Sunday, November 9, 2008

The Vatnsnes peninsula

Vatnsnes is a small peninsula a few hours away from Reykjavík, on the way to Akureyri. It only takes an hour or so to drive around it, yet I can't seem to find many people who've been there, even Icelanders! Rather weird.

The peninsula has a few attractions. The first one is Borgarvirki, an old abandoned citadel. It's very small and located on top of a hill. There aren't many records of it in the sagas apparently... Yet it's there. The rock has been dug out in the center to give it that cozy citadelly feel. 

Another attraction is the very weird looking Hvítserkur rock, which looks like some sort of mythical creature formed by the constant wind and water erosion. It's about 15 meters tall. Finally, there are seals on the West side of the peninsula, though they're not right by the coast so you need good binoculars.

A rather weird mountain along route 1. Kinda looks like a sleeping person with a very sharp nose.


The rocks look pretty cool... Kinda Kjarvalesque

The fortress has a nice view of the mountains

And it also has a good view of the areas beneath it

Jó inside the fortress. It was very windy up there.

The mighty Hvítserkur. Possible the coolest looking rock in Iceland.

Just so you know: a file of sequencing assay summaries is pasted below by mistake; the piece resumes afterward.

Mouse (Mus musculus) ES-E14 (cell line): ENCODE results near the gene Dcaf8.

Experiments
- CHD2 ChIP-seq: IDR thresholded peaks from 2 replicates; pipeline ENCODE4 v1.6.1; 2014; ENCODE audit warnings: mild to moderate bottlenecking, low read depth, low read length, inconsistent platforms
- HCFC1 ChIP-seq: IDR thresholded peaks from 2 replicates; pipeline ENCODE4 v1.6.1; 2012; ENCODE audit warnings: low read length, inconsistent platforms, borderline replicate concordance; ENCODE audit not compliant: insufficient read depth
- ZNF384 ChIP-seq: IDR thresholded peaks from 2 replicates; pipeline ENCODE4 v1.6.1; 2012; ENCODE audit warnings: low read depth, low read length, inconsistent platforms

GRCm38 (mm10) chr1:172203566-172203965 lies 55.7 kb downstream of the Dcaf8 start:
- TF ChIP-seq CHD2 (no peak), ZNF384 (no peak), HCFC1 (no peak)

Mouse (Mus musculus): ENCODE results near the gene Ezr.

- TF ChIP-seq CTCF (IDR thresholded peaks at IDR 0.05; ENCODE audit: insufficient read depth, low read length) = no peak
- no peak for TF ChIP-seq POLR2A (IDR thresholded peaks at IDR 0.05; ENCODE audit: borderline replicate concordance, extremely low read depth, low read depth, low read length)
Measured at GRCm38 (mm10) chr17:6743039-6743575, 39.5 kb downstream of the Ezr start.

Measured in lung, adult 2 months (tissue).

Shells by the shore

This is at a farm that's trying to get some seal-viewing business. It's a 10 minute walk from that point to get to the seals.

Jó imitating the baby seal :)

So those whitish spots over there are the seals. Yeah, we could've used some binoculars.

Caution: flying seals!

Thursday, November 6, 2008

Snæfellsnes and Hótel Búðir

For our two-year wedding anniversary, we took a trip to the Snæfellsnes peninsula. This is where the Snæfellsjökull glacier is located, on perhaps Iceland's most famous mountain.

We had already been to that peninsula twice (and I blogged it once), but it's such a beautiful area that we just had to go there again :). We also stayed for one night in Hótel Búðir, and had great food at their restaurant.

Along the way, we stopped on a 'secret' natural hot pot (it's not marked and difficult to get to if you haven't been show the way by somebody else). It's basically a hole fed by hot water to a perfect hot temperature, and we've never seen anybody else there. It does belong to somebody, but we just use it when we're going North :).

We also peeked inside a very narrow ravine named Rauðfeldsgjá, and followed the stream that flows through it until it got too risky :).

Finally we wandered around the very cool formations next to Arnarstapi. Lava had cooled pretty quickly from the water, and took the form of lovely basaltic columns. 

A snow-topped mountain along the way

The way to the secret hot pot... Slightly tricky

The hot pot and its surroundings

Clothes on the side

A cool looking mountain

The view from Búðir

The ravine Rauðfeldsgjá


Inside the ravine

The mighty Snæfellsjökull

Looks like chocolate cake with powdered sugar to me

Rhyolite mountains

Bent basaltic columns

Jó in her seal/dog hat

I managed to climb into that hole

And on the way back from it. It was tricky since the seaweed is slippery, and the water is several feet deep in spots.

A nice frame

Tiny snails in the rock

Kirkjufell, Grundafjörður's distinctive mountain